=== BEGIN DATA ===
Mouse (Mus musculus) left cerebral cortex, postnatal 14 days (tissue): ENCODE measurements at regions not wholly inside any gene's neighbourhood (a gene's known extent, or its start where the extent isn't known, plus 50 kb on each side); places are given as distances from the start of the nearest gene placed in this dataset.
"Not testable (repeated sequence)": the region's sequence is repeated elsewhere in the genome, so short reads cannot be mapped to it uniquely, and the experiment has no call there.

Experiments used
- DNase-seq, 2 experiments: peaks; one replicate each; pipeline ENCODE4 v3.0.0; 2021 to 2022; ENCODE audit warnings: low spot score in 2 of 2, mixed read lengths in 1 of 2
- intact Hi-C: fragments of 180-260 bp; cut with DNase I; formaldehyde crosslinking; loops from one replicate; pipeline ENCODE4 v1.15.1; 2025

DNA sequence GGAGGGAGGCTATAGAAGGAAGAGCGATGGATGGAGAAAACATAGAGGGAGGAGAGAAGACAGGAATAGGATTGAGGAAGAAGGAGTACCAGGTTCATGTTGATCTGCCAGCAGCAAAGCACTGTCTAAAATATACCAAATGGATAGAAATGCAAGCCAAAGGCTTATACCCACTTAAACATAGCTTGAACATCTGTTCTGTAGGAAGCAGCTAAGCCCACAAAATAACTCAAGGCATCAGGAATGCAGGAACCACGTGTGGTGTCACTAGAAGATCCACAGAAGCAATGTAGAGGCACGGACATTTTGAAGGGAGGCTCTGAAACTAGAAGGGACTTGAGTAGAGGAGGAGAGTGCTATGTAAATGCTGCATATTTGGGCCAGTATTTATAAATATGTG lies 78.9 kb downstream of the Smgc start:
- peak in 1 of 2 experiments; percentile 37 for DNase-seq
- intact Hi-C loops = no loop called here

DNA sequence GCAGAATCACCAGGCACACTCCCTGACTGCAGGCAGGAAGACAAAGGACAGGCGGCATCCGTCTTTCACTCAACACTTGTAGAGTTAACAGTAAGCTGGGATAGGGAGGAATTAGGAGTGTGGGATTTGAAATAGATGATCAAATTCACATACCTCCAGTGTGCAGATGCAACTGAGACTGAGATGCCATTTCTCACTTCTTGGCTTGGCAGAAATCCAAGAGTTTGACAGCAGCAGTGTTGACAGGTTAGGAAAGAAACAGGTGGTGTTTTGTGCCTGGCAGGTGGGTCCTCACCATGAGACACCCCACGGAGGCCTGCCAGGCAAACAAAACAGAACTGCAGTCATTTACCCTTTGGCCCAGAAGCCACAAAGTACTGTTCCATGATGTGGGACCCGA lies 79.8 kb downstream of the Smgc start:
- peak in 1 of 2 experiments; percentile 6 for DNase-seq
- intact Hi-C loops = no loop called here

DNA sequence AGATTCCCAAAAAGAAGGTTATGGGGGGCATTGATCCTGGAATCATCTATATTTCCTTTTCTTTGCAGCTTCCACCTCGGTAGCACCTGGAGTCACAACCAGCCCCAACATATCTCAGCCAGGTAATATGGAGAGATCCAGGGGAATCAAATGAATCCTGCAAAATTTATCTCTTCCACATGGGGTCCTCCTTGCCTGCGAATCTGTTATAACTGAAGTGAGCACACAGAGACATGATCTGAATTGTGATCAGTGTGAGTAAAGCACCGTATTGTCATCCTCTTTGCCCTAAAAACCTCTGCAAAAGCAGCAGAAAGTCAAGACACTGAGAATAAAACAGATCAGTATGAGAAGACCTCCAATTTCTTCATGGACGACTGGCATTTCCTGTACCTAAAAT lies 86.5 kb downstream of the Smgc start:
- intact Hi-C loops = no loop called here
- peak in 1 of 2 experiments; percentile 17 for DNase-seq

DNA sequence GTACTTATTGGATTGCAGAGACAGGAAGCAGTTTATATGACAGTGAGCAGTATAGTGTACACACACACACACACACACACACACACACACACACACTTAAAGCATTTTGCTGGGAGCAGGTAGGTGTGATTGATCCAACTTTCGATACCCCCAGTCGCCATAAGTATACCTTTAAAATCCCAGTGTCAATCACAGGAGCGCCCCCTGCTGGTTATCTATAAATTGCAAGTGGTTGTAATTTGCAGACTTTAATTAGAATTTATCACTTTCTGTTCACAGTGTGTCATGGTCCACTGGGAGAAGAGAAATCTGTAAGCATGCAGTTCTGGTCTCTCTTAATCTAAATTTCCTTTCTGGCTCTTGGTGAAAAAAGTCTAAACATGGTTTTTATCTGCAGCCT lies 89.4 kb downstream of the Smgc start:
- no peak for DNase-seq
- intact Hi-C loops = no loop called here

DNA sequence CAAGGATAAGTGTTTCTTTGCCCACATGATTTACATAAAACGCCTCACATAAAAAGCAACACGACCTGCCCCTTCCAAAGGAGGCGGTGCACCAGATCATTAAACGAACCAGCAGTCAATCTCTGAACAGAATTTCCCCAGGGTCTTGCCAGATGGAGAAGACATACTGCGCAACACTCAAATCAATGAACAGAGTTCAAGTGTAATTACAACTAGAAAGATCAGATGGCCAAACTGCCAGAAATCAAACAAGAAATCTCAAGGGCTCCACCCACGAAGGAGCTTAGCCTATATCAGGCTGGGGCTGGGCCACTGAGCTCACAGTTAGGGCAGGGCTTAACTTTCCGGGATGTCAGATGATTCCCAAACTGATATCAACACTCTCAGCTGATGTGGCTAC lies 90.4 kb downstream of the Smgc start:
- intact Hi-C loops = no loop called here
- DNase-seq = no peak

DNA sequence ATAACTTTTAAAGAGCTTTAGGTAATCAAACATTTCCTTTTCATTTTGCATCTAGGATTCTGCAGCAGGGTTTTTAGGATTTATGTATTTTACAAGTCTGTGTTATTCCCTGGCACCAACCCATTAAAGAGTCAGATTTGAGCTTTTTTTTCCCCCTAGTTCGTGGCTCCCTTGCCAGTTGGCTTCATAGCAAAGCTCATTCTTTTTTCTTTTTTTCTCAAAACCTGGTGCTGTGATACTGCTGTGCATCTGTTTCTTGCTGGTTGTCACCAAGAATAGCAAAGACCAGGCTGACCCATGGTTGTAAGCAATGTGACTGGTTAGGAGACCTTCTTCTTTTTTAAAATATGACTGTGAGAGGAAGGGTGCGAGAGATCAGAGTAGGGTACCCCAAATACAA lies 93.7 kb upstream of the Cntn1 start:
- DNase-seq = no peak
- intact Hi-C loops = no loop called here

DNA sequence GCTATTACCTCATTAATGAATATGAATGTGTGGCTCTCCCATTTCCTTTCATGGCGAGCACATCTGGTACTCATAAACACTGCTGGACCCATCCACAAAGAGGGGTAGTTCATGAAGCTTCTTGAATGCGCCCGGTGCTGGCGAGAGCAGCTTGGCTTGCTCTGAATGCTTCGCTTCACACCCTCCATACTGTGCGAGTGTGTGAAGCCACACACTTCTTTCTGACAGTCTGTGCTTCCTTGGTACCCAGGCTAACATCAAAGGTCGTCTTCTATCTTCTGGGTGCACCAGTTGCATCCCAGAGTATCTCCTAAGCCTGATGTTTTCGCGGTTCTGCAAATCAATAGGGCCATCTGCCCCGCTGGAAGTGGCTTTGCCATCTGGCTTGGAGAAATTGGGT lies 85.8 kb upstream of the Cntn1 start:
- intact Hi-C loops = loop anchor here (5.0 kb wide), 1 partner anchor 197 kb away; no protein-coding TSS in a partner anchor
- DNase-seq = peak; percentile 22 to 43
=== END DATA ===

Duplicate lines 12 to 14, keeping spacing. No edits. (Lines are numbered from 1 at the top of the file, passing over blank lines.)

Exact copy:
DNA sequence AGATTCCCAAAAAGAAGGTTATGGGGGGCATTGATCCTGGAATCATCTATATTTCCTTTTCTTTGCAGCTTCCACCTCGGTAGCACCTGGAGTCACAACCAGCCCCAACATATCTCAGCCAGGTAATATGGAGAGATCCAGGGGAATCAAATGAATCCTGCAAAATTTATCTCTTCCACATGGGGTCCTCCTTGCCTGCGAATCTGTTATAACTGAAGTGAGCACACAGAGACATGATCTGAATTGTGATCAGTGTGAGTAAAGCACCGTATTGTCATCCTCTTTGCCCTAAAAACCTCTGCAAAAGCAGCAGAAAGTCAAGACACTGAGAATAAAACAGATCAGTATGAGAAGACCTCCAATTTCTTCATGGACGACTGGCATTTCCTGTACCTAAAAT lies 86.5 kb downstream of the Smgc start:
- intact Hi-C loops = no loop called here
- peak in 1 of 2 experiments; percentile 17 for DNase-seq